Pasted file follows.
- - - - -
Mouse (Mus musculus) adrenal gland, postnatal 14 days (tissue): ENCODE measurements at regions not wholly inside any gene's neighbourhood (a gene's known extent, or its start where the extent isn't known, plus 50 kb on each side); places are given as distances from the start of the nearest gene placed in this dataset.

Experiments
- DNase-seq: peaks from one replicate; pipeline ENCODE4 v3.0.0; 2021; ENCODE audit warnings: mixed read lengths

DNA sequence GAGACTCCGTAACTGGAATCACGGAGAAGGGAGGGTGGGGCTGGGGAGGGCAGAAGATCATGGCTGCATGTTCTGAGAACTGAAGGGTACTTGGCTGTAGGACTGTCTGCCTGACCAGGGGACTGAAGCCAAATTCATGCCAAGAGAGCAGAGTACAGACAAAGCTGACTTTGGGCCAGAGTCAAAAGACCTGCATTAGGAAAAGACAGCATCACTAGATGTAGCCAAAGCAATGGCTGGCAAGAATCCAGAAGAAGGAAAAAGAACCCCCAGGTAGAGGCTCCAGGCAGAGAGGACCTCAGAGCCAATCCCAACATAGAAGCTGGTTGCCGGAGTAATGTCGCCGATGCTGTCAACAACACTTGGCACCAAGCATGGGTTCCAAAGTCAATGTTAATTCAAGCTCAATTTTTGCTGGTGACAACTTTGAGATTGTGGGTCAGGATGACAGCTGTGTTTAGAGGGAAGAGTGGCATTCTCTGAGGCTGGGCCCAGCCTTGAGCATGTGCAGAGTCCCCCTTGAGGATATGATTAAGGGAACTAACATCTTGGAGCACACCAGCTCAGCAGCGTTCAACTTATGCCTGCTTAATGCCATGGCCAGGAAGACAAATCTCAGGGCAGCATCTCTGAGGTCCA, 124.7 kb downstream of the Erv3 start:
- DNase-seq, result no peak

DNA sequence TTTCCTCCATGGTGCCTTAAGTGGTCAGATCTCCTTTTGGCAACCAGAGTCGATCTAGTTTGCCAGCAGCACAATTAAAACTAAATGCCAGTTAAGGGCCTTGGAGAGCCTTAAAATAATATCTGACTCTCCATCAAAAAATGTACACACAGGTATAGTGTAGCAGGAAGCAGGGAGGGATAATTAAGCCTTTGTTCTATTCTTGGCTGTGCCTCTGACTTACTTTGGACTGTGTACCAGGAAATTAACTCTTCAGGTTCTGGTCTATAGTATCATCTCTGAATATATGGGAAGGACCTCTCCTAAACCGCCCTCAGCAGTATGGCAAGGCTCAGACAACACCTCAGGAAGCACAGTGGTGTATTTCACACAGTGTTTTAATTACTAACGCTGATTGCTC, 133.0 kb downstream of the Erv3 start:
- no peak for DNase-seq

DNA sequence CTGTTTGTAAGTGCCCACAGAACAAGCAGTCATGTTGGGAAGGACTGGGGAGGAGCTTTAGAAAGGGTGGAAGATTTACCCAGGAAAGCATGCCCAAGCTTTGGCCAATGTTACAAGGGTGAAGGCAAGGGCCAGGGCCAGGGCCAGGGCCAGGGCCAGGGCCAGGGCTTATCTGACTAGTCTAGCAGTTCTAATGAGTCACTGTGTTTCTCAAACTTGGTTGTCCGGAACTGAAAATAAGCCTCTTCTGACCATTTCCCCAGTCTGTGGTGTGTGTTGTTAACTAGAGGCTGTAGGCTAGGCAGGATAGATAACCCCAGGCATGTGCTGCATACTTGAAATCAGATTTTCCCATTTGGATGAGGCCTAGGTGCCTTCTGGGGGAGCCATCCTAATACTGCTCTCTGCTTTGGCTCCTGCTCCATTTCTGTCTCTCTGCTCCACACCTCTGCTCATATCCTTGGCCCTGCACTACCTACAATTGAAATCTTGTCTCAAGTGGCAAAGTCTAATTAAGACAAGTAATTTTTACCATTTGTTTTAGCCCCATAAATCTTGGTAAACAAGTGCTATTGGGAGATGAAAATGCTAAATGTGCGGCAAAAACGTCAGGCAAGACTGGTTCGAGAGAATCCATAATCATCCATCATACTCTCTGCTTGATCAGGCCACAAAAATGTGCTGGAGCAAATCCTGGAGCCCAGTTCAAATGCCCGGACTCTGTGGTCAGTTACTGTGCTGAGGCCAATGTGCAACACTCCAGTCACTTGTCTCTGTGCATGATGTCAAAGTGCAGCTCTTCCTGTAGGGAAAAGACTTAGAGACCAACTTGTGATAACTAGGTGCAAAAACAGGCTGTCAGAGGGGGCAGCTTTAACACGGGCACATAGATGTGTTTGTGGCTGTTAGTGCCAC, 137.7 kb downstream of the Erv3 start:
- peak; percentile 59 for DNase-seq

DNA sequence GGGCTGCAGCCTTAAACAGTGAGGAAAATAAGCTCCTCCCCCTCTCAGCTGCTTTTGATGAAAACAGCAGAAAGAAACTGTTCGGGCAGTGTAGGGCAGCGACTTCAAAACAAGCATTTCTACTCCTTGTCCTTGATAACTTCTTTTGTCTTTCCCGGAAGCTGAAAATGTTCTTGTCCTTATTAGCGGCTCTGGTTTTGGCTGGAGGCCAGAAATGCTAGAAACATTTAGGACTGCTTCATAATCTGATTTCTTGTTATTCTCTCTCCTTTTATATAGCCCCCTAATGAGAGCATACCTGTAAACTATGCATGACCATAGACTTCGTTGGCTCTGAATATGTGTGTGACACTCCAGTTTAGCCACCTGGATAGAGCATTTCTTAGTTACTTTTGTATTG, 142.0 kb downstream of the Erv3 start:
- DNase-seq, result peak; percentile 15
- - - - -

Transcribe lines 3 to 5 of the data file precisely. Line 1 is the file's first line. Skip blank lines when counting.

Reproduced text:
- DNase-seq: peaks from one replicate; pipeline ENCODE4 v3.0.0; 2021; ENCODE audit warnings: mixed read lengths

DNA sequence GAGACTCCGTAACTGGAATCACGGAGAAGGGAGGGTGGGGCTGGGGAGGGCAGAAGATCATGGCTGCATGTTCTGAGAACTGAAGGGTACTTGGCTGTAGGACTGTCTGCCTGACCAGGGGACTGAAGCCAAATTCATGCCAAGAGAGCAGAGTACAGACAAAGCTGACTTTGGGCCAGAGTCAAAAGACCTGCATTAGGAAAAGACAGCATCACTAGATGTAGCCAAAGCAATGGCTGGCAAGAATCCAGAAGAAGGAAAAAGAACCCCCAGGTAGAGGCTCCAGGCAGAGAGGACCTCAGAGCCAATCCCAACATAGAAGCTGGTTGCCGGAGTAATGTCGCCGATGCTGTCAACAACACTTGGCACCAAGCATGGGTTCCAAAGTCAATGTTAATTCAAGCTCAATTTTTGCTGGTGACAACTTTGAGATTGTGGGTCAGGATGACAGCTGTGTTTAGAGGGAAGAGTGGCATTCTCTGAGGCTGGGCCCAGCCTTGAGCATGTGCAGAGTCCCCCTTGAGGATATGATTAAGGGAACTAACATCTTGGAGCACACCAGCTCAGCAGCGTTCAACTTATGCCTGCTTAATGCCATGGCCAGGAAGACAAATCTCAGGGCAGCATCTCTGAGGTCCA, 124.7 kb downstream of the Erv3 start:
- DNase-seq, result no peak